The flats being constructed on the Gold Coast, of course, are not being built for permanent residents of Queensland who are endeavouring to establish themselves in their own homes. Those flats are intended to provide luxury accommodation for visitors who will flock to the Gold Coast from the cold cities of southern Australia seeking the warm, inviting sunshine and the surf of that wonderful resort. I suppose that somebody will receive some consolation and no doubt a great deal of profit from the flats that are being constructed on the Gold Coast. I emphasise that those flats, though included in the total figures, are merely to provide luxury accommodation for visitors and not to provide much needed housing for permanent residents of the State.

The position in respect of costs is just as alarming, Mr. Deputy Speaker. The statistical bulletin states that the average estimated cost per house in Brisbane increased from $8,028 in January 1965 to $8,738 in January 1966 - a rise of $710. This represents a steep increase in the cost of homes over 12 months. So you can see, Mr. Deputy Speaker, that this extra $15 million which will be distributed between the six States will be absorbed, to a large extent, in the increased costs of home construction.

The Commonwealth and State Housing Agreement provides that at least 30 per cent, of the money made available to State Governments shall be placed at the disposal of building societies. Before this provision was included in the Agreement the money required by building societies was provided by insurance offices. The inclusion of this provision in the Agreement has enabled the insurance offices to reduce their contributions towards the provision of housing. They no longer make large sums available for home construction. Their money is used for building, certainly, but not for building homes. Palatial office blocks are being built by insurance companies in all our capital cities, my own city of Brisbane being no exception. There has been a building boom in the heart of Brisbane, where enormous office blocks are being built by insurance societies with money that should really be available for home construction.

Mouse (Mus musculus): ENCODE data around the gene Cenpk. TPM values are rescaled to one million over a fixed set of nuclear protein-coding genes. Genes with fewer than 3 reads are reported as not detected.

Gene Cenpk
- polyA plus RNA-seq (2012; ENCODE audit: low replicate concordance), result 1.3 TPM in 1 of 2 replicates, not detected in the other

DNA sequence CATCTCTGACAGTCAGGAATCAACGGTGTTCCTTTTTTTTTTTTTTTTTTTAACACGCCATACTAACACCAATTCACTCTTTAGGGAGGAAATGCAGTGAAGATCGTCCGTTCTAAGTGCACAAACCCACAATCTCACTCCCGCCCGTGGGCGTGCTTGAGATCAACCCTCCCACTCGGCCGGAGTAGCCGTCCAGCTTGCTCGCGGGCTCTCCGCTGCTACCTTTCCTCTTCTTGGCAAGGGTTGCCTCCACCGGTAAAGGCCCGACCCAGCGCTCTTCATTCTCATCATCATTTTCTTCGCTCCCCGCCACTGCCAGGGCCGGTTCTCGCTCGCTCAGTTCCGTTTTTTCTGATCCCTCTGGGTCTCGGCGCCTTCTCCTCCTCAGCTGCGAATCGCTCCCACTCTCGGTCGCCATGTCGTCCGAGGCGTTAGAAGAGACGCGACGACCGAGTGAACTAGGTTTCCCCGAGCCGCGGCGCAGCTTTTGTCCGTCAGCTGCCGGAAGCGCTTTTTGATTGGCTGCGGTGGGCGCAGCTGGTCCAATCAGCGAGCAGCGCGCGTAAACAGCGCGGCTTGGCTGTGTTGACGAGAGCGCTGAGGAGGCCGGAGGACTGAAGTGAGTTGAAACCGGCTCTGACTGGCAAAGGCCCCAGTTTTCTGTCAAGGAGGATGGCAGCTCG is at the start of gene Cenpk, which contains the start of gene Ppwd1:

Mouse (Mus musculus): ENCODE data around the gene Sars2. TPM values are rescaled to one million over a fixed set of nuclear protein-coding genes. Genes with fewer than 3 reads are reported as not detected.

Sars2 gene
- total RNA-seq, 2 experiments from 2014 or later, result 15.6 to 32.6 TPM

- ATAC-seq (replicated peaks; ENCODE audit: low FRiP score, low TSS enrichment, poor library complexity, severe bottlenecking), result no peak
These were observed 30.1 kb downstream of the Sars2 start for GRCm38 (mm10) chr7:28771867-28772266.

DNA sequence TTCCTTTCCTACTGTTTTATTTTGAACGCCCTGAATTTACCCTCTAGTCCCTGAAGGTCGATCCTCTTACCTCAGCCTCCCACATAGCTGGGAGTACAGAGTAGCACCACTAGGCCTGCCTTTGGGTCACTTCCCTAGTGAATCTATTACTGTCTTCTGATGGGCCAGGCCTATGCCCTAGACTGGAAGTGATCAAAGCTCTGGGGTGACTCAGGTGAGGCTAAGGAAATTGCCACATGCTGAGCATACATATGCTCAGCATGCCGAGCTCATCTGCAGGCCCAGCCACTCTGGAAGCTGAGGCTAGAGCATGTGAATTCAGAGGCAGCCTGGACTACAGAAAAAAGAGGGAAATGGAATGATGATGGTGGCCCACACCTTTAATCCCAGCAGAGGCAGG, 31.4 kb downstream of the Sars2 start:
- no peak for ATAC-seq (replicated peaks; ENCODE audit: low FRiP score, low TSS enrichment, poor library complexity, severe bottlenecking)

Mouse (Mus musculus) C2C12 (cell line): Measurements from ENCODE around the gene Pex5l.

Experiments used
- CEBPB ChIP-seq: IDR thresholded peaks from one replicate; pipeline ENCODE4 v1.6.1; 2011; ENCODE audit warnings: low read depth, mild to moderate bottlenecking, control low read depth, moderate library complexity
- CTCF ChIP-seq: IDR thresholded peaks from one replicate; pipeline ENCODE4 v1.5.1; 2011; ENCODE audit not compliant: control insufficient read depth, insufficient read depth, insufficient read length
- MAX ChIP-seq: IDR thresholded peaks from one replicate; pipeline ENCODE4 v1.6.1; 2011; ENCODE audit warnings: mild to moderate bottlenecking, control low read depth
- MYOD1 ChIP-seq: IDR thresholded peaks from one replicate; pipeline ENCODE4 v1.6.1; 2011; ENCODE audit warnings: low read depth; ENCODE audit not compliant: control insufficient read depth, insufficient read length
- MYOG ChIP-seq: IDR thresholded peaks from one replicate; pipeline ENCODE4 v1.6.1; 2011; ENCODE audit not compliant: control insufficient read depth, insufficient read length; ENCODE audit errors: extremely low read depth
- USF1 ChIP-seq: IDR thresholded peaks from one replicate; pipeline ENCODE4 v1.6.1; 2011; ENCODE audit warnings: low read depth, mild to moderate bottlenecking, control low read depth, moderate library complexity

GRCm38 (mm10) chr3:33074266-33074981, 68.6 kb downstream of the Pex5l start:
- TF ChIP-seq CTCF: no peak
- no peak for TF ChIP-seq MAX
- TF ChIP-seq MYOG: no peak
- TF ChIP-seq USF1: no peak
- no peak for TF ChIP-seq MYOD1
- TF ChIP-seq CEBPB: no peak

I was amazed and alarmed to see in one of today's newspapers a statement that the State Government Insurance Office, which is a Queensland Government instrumentality, has received approval for the construction of a $10 million office block in the heart of Brisbane, using money that I should think any Government concerned with the welfare of the people would certainly want to have diverted to home construction instead of being used to build a palatial block of offices which I understand will be rented to members of the general public. I should say that, having in mind the number of office blocks being built by insurance companies in Brisbane, there will eventually be an oversupply of office space in that city. The T. and G.

Mutual Life Assurance Society is proposing to demolish its near-skyscraper building in the heart of Brisbane and put up another one in its stead which will be of about 27 storeys. These facts lend colour to the statement made previously by the honorable member for Hughes (Mr. L, R. Johnson) that the money that is being used by insurance companies to construct these offices is money which under the old housing agreement would have been made available to building societies for home construction.

One of the difficulties faced by people in buying or building homes is the finding of a sufficient deposit. As a result of the increase in housing costs, about which I have already spoken, the deposit gap has become a real problem. The honorable member for Mitchell (Mr. Irwin) told us, of course, how bank managers will come to the aid of people wishing to obtain homes. I must say that my experience has not been the same as that of the honorable member for Mitchell, and I believe that in this connection I am by no means unusual. I find that while bank managers do make money available they do so with some reluctance. A story is told of a young man who asked a bank manager for a loan in order to build a home. The bank manager told him how difficult it was to obtain money and that he did not think he would be able to give him the necessary advance. But he decided to give the young man a sporting chance and said: " I have one glass eye and one natural eye, and if you can tell me which is the glass eye I will give you the advance." The young man said: " The glass eye is your right eye ". The manager asked: " How did you know that? " And the young man replied: " Your right eye has the kindlier expression." It is a fact, in any case, that it is very difficult to get past a bank manager.

I would like to bring to the attention of the House a statement made by a Minister in the Queensland State Government. He is a very good Liberal who really expresses the policy of the Liberal Party. He is Liberal-minded through and through. I refer to the Minister for Transport, Mr. Knox, who sees great virtue in the difficulty of obtaining finance for home construction. In a recent issue of the " Courier-Mail " an article appeared under the heading " Don't Growl Over Housing Finance ". The article commenced -

People should not growl if finance for home building is sometimes difficult to find - it is a good sign, according to the Transport Minister (Mr. Knox).

I have no fight with Mr. Knox but I hope that the citizens of Queensland will remember that the Liberal Party believes it is a very good sign when finance for home construction is difficult to obtain.